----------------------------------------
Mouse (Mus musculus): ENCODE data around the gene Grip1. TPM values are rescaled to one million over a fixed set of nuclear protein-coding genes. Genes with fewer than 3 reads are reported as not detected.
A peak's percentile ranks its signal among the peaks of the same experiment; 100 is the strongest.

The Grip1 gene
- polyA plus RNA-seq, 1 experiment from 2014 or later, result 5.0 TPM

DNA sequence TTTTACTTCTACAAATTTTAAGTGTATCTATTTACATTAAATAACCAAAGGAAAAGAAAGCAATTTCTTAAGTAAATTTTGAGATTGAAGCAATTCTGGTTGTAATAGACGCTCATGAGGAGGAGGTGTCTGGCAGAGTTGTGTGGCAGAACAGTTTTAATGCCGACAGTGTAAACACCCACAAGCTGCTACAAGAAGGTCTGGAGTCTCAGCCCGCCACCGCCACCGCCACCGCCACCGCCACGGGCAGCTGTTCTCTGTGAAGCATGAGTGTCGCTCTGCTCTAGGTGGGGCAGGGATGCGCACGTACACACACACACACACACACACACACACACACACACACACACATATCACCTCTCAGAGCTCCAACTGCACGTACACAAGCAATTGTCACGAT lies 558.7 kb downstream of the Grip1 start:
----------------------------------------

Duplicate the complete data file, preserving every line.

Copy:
Mouse (Mus musculus): ENCODE data around the gene Grip1. TPM values are rescaled to one million over a fixed set of nuclear protein-coding genes. Genes with fewer than 3 reads are reported as not detected.
A peak's percentile ranks its signal among the peaks of the same experiment; 100 is the strongest.

The Grip1 gene
- polyA plus RNA-seq, 1 experiment from 2014 or later, result 5.0 TPM

DNA sequence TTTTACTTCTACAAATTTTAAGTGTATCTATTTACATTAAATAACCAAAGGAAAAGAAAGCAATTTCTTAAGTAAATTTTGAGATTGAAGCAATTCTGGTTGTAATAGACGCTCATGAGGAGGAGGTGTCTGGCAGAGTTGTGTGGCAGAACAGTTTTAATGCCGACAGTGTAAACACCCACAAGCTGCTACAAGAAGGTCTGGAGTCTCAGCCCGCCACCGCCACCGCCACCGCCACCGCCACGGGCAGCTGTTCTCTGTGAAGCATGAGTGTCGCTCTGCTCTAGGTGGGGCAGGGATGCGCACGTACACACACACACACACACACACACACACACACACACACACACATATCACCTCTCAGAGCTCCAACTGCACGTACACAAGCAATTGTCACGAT lies 558.7 kb downstream of the Grip1 start: